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Zip1 M Region Phosphorylation Patterning: Implications for Effective Meiosis

Booth Id:

Computational Biology and Bioinformatics


Finalist Names:
Basavaraju, Anuhita (School: Hidden Valley High School)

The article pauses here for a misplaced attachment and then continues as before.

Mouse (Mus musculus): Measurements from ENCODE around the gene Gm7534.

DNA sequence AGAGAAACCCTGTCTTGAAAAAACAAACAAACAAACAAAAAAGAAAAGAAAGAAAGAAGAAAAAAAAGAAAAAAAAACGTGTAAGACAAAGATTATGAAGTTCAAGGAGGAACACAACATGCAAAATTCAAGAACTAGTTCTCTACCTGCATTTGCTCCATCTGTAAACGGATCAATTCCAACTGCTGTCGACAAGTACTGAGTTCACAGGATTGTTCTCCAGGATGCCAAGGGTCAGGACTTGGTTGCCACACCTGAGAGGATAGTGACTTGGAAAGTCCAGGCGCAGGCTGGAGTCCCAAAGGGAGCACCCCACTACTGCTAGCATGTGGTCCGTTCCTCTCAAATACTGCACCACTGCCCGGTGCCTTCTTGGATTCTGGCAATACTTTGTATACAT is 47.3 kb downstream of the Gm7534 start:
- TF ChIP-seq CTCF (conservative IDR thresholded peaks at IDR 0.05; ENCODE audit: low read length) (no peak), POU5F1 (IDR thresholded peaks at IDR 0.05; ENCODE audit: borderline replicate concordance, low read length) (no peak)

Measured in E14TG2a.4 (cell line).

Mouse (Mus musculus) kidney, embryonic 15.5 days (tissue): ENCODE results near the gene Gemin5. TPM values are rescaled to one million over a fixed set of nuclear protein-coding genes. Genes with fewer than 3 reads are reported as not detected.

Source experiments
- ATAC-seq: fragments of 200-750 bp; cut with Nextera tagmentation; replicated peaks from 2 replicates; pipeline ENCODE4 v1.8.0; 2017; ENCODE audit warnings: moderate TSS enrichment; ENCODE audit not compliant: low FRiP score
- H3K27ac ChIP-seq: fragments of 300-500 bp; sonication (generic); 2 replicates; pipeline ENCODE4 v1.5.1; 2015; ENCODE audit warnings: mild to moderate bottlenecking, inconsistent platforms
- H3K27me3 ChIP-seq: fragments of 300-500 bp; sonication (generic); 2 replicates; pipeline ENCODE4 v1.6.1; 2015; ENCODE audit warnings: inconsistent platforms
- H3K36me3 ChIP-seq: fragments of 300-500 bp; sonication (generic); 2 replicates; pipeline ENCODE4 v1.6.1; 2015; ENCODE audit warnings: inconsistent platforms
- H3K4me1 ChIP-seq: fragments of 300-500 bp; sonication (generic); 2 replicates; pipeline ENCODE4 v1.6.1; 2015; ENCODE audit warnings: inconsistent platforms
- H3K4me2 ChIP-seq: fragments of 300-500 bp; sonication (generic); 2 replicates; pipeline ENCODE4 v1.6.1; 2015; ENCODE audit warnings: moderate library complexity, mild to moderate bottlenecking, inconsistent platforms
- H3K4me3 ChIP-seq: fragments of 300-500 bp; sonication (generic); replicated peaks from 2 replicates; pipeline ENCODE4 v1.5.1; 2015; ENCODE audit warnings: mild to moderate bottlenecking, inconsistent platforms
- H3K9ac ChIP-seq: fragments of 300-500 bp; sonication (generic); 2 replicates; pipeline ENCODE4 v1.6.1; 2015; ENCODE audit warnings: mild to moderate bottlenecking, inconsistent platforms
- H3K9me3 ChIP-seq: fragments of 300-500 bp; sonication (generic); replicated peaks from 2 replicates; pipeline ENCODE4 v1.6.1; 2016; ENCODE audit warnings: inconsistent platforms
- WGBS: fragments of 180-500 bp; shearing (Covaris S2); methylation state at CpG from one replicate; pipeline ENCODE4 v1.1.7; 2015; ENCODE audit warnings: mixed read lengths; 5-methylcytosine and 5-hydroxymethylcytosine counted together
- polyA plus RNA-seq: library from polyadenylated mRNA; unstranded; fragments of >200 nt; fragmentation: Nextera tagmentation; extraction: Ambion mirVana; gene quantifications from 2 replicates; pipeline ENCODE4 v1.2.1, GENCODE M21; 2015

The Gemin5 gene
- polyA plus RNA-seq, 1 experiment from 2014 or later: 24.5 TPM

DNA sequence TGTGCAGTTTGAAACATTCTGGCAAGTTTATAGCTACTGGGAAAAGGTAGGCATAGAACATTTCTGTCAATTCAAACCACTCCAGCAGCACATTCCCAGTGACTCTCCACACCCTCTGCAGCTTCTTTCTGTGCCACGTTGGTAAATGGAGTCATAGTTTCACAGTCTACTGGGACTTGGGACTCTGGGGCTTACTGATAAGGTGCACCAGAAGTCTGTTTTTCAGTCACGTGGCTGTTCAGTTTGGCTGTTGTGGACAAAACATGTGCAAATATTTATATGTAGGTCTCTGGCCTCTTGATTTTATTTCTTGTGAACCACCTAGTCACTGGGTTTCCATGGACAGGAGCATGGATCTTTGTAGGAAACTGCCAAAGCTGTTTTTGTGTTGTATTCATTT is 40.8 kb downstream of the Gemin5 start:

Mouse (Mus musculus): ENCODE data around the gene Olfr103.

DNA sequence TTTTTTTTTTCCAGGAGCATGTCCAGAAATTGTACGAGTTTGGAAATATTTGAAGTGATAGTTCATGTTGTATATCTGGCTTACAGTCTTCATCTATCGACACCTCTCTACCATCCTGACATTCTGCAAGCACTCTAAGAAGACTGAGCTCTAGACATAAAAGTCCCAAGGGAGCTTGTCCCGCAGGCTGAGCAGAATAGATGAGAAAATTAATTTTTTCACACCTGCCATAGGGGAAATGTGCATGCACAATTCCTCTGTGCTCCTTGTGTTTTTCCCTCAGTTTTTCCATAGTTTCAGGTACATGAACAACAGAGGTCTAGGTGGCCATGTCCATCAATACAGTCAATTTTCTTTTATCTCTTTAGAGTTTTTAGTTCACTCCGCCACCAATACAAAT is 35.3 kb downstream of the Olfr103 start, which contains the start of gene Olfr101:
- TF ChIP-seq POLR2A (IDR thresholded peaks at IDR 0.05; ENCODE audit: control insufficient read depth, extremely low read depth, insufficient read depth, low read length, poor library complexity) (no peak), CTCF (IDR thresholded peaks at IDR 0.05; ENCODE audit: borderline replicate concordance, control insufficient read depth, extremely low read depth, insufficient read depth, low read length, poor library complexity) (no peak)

Understanding phosphorylation of Zip1’s M region can elucidate required meiotic mechanisms. The study focused on understanding the phopsholitic importance of suspected critical serines: 512,514,515,546,593, and 678 via aspartic acid (D) and alanine (A) mutations and their effects on sporulation. Zip1 was deleted from Brockville (BR) strains: 1919-8D and 1373-6D; transformed strains were mated to form NH2225 diploids which were further transformed to possess the phosphomutations; tetrads, triads, and diads were counted as evidence of sporulation. Novel and desired alanine and aspartic acid mutations were present. NH2225::Zip1 Mutants were effectively selected via nutrient-deprivation-agar methods, suggesting an unrecorded recessive mutant allele in the BR1919-8D and BR1373-6D strains. Results indicate that time does not affect M region activity. The study pinpoints that serines 546 and 593 are likely substrates of the Mek1 and Cdc7 required pathways to ensure healthy meiosis. Thus, the study was novel as two new substrates of this pathway were suggested. Furthermore, the study suggets that serine 678 is not part of the meiotic segregation pathway, as its alanine mutants consistently had higher sporulation rates than the aspartic acid mutants (p < .05). The relevance of serines 512, 514, and 515, however, is still unclear as the aspartic acid and alanine mutants consistently had insignificantly differing sporulation rates (p=.70). Future investigations include performing antibodies and colocalization studies to determine whether Mek1 and Cdc7 are ever present near Zip1 S546 and S593 to further corroborate their phosphorylative potential. The study lays the required foundation to find more effective treatment to genetic and birth abnormalities.